I agree with Kovich. I avoid hyphenated domains like the plague. But I disagree on one of his points.

    Both mykeywordphrase.com and my-keyword-phrase.com should be considered EXACT match domains for the search phrase "my keyword phrase". It's very simple for Google to detect both as exact matches. "Remove all spaces from search phrase... remove all hyphens from domain name... compare to domain for exact match." This algorithm will detect both as exact matches. However, this type of check would be very expensive for every page and folder name in the URL.

    And contrary to what the original poster implied or "thinks" he observed, they should both be eligable for the exact match boost and have equal chance of getting to #1 at the same speed.

    Where the difference probably lies is with inbound links that have the site's name as the link text. Another site linking with my-keyword-phrase.com as the search phrase will be interpretted as "my keyword phase com". Another site linking with mykeywordphrase.com as the link text will be interpretted as "mykeywordphrase com". You can see evidence of this in Google's WMT where they they display what link text they see for you inbound links. You can tell they normalize the link text (removing special characters and punctuation" before evaluating the text. Example Web Page as link text shows as "http www example com" in WMT.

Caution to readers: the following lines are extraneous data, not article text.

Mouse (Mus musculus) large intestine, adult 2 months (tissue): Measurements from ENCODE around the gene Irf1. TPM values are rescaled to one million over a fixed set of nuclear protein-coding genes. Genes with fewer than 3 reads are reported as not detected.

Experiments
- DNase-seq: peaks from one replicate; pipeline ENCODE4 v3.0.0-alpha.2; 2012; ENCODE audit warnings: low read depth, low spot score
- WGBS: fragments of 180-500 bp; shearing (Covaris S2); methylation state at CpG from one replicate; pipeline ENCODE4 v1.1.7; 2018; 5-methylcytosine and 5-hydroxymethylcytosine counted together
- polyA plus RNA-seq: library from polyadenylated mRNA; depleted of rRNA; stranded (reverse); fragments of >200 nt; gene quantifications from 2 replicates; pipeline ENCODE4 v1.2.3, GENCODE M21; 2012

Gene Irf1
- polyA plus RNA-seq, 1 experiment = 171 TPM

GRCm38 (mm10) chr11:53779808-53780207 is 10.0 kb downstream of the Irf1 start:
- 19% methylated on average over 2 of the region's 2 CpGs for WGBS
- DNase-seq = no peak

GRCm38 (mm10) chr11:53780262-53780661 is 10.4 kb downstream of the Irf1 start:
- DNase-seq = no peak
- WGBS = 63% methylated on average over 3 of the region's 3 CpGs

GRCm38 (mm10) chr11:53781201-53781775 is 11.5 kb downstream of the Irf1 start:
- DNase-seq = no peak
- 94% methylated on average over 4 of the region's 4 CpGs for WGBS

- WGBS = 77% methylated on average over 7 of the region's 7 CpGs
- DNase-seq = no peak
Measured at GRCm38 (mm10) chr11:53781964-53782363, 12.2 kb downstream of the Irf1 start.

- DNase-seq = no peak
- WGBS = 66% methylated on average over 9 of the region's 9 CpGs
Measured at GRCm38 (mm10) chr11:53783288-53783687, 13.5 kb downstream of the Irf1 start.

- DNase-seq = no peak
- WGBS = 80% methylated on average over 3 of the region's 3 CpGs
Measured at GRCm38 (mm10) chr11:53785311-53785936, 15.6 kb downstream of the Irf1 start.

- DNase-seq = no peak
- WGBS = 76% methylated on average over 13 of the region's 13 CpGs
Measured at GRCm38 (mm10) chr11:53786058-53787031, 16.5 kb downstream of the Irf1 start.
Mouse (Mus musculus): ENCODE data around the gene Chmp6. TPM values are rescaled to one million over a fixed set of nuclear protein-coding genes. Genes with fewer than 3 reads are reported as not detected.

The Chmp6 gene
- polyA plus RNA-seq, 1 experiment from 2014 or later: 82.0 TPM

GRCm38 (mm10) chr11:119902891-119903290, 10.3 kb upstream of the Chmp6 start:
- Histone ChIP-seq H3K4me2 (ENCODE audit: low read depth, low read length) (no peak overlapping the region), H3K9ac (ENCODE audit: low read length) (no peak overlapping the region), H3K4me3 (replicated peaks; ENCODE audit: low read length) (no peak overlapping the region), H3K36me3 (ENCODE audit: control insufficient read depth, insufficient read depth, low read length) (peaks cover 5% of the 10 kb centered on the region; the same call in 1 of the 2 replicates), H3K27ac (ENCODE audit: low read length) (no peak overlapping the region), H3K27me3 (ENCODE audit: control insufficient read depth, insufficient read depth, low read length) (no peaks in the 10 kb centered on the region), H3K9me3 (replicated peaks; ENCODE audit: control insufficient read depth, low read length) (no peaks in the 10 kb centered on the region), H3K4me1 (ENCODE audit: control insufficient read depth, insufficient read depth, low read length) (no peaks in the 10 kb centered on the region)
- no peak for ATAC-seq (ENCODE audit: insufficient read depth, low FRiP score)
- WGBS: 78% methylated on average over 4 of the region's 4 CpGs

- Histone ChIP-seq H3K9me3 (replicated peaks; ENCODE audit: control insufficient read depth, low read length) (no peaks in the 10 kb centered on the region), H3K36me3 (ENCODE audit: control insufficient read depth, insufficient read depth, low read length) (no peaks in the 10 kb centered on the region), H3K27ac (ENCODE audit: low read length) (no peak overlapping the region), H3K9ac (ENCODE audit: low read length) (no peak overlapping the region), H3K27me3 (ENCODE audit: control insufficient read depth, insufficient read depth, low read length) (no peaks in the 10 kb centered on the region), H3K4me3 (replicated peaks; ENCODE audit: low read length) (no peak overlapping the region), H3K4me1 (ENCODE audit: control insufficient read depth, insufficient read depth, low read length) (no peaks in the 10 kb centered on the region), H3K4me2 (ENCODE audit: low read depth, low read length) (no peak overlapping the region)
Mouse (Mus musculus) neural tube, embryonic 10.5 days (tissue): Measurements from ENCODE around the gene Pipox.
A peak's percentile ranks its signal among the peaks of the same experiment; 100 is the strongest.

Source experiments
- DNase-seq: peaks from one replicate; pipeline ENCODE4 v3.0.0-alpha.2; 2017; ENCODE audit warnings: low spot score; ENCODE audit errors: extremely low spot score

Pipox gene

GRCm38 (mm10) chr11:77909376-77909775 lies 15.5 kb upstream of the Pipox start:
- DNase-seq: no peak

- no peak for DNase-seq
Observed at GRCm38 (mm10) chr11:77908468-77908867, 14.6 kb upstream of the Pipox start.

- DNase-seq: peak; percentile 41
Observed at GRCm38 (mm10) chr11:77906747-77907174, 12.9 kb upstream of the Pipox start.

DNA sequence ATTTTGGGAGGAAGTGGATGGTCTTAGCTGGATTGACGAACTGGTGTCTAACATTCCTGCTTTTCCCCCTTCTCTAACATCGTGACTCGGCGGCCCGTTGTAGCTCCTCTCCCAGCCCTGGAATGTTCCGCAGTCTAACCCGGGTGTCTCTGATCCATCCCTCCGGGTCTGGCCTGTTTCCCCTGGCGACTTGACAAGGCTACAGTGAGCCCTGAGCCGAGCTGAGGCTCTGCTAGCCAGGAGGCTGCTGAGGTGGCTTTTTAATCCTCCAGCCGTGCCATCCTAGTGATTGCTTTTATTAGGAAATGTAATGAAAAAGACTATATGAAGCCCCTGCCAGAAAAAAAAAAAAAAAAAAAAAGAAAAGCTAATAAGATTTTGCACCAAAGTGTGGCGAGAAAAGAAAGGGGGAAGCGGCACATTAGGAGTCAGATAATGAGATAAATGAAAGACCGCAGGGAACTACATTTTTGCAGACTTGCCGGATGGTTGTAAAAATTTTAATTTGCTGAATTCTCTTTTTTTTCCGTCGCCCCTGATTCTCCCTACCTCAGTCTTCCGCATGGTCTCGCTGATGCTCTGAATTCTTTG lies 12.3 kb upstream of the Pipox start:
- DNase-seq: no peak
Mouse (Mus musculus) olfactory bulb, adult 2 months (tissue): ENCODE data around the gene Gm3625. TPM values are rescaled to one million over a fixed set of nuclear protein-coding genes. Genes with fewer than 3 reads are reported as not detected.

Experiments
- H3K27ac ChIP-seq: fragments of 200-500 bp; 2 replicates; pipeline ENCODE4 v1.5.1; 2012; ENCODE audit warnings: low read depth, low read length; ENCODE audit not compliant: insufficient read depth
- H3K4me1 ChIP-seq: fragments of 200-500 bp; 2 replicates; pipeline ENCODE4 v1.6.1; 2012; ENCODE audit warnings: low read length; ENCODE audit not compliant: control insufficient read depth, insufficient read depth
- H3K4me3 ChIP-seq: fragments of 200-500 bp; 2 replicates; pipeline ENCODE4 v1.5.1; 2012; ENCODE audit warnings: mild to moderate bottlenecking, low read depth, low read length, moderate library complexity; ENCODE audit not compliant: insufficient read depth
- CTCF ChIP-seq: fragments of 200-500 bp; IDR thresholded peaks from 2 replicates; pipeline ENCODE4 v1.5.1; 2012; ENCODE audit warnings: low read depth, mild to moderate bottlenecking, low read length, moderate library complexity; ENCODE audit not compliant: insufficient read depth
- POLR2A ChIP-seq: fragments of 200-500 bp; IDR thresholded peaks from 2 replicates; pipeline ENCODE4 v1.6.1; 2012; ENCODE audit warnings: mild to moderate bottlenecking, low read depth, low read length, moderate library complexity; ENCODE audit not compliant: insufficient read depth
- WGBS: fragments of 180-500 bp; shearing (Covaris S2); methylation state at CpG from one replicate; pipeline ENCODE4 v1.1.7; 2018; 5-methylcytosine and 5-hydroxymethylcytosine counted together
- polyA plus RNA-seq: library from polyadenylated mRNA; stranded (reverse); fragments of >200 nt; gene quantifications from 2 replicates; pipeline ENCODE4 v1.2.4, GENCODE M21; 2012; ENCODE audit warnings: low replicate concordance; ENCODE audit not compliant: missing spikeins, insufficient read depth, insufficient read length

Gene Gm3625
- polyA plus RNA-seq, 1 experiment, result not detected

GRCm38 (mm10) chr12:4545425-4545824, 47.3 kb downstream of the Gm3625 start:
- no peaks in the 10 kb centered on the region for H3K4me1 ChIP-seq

As far as Google prefering hyphens in the URL structure, They are mainly talking about page/folder names and NOT the domain portion of the URLIMO. If you notice the example they used was a page name rather than using a domain name example. Cutts has told me in person at Pubcon that there are no differences with hyphenated and non-hyphenated domains in their ranking algorithm... But in page/folder names there are. And you NEVER want to use underscores as word separators because... well... they are NOT word separators.

    The reason I avoid hyphens in domains is that your domain is the BEST chance you have of someone remembering your site. You want your domain to be as short as possible, easy to remember, and easy to type... Adding hyphens violates all of these goals. Having hyphens even makes the domain harder to say in person. Instead of saying "my keyword phrase dot com" you now have to say "my dash keyword dash phrase dot com"... harder to say AND harder to remember and type.

    No one is going to remember your internal page URLs so it doesn't matter that they have hyphens AND having hyphens for them will make it so that Google can spot the keywords in the folder/page names effortlessly. So I always use hyphens in multi-word page/folder names.

  5. #5
    Quote Originally Posted by Social-Media View Post
    I agree with Kovich. I avoid hyphenated domains like the plague. But I disagree on one of his points.